Innovations, lessons learned and good practices

Occupied Palestinian Territory: Math and Science Kits for Palestinian children (Innovation)

Year: 2007
Major Area: Basic Education and Gender Equality
Language: English

Summary

The lack of teaching facilities and overcrowded classrooms has generated direct negative impact on learning achievement – this has been most apparent and alarming in the subjects of Arabic, mathematics and science, with alarming low marks in these subjects. To compound matters, a recent survey shows that in a few years, there will be few qualified candidate as teachers for math and science subjects for higher education in Palestine. To address this situation, UNICEF is supporting an education project in Palestine that seeks to improve both the quality and content of education.

Innovation

An Education project supported by UNICEF has developed and provided a set of math and science teaching kits to some 500 government schools covering over 170,000 children. The 500 schools represent about 37% of all government schools in Occupied Palestinian Territory. Most of these schools were located in the hard-to-reach areas and often are considered as marginalized. Utilization of the kits has not only partially filled in the gap of education supplies but also stimulated enthusiasm for studying science and mathematics and in the end helped to improve the quality of learning by students.

Potential application

The Ministry of Education has indicated that it would like to make it a national project based on the positive feedback received on the utilization of both kits. Through UNICEF, the Ministry of Education in Lebanon and Syria have adopted the idea and also started to utilize the kits. The design of both Science and Math kits tries to meet educational needs during emergency, post-crisis or early recovery situations as well as in regular classroom teaching. Although only School-in-a-Box and Recreation kits are standard education pre-packed materials for emergency response, both Math and Science kits have the potential to become standard or complementary items to the School-in-a-Box kit.

Issue

In addition to over-crowded classrooms and poor quality teaching, most primary schools in Gaza still follow chalk-and-talk teaching patterns. A new national school curriculum has been developed . However, there has been little follow up as to the success of the curriculum and whether it is suitable for the students. The import of necessary school equipment to Gaza also remains a constant challenge. The lack of teaching facilities and overcrowded classrooms has generated direct negative impact on learning achievement. This has been most apparent and alarming in the subjects of Arabic, mathematics and science, with students attaining low marks in these subjects. To compound matters, a recent survey shows that in a few years, there will be a lack of qualified candidates as teachers for math and science subjects for higher education in Palestine.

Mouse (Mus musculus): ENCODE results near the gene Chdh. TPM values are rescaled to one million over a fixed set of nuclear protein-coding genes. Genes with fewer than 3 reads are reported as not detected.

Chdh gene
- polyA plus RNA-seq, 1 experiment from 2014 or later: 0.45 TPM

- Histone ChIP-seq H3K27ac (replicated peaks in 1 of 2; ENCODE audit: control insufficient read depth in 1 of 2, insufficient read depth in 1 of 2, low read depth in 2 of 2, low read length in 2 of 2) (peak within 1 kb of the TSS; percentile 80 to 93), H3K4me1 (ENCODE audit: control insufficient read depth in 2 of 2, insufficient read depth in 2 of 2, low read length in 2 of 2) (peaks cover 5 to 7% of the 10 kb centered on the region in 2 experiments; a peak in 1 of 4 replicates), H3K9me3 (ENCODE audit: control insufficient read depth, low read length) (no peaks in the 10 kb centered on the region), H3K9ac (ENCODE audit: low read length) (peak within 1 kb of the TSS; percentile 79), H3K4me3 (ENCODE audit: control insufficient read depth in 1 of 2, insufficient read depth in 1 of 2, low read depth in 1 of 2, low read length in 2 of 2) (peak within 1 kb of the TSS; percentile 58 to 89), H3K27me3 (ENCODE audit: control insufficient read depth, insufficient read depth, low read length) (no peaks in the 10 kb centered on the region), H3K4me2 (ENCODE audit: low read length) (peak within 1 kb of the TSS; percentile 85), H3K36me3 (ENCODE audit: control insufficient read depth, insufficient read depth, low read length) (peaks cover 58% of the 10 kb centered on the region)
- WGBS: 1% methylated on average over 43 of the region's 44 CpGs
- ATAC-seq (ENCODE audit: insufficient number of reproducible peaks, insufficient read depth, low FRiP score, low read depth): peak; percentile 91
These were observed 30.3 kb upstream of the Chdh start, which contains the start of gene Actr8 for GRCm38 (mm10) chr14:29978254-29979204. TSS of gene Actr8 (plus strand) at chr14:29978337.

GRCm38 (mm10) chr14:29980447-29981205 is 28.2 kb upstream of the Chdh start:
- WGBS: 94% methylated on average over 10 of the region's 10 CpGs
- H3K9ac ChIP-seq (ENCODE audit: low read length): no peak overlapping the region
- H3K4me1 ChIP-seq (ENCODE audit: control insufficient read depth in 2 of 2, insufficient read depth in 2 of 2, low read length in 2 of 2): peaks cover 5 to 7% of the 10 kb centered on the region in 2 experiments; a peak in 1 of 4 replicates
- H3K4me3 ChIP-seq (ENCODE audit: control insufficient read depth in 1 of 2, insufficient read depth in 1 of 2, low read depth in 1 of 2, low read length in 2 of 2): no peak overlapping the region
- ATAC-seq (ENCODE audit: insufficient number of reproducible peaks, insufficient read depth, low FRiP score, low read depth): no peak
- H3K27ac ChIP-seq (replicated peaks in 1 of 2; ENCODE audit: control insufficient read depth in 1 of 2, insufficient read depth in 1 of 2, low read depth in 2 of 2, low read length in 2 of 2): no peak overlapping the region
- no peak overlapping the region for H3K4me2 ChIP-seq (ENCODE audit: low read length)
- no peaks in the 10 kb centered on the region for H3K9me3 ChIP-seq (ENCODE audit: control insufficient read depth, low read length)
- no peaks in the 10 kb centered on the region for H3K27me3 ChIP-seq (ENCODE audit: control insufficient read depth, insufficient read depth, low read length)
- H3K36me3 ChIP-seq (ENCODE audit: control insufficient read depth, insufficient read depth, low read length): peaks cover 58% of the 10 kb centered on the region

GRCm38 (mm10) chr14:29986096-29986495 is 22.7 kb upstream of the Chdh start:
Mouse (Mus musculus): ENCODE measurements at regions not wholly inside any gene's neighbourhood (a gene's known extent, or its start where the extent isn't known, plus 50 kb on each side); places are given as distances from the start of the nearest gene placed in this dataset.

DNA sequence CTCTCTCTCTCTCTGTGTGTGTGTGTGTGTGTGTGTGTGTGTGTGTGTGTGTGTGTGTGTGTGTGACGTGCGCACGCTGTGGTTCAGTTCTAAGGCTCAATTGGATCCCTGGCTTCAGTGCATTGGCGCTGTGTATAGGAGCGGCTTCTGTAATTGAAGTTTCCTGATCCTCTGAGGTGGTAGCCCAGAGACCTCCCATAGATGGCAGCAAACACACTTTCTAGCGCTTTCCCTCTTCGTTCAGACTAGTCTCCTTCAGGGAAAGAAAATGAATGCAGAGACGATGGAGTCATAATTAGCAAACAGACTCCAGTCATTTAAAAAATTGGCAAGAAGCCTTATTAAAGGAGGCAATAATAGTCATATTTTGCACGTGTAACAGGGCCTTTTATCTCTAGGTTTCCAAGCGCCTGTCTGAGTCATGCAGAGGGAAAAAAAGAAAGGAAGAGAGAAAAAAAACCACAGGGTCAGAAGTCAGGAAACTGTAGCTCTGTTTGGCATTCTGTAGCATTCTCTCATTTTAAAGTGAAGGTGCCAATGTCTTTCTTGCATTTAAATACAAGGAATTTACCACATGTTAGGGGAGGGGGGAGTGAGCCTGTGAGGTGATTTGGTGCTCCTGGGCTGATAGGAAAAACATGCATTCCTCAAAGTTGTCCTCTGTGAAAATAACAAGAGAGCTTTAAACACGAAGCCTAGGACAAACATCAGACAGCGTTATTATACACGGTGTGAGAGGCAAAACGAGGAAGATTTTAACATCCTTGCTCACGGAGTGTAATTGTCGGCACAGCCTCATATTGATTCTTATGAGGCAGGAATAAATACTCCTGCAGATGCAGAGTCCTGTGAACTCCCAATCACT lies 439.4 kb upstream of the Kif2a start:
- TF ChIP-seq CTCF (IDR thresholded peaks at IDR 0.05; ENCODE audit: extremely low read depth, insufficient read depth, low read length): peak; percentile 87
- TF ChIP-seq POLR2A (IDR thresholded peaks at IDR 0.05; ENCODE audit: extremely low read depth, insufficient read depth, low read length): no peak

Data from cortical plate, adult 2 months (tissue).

The project has been implemented over a very short period of time to meet a pressing demand. The training should be done in a more systematic manner to ensure better understanding of the utilization of the kits.

Strategy
The project aims to:

  1. Change and improve the teaching and learning process in the classroom through move interactive process;
  2. Let the students be active learners and help change the passive learning environment in the classroom through hands-on activities with different items in the kits provided;
  3. Improve teaching process skills and motivate students through the utilization of kits;
  4. Change the traditional “Talk and Chalk” pattern and build up new relationships between students and teachers;
  5. Motivate teachers and students.

According to the latest evaluation completed by the Ministry of Education and Higher Education (MOEHE) in May 2008, the quality and frequency of using the Math and Science kits by the teachers and students in those schools is rated as 85%. The evaluation concluded that teachers’ performance increased, teaching hours became more efficient, and the learners became more active and participatory in the teaching and learning process. An overall plan for the use of the kits needs to be determined (evaluation, monitoring, training, phase out).

Progress

Over 170,000 children in 500 government schools are currently utilizing the kits. About 1,000 teachers have been trained on the utilization of the kits. A Teacher's Guide and a Training Manual have been produced in Arabic. The project is ongoing, general feedback from the early users is very positive.

Next steps

The revision of the Teachers’ Guide and Training Manual has been recently undertaken by the experts group. A preliminary evaluation on the utilization of the kits was completed by the MOEHE in May 2008 and more systematic evaluation of the project will be considered in 2010.


 

 

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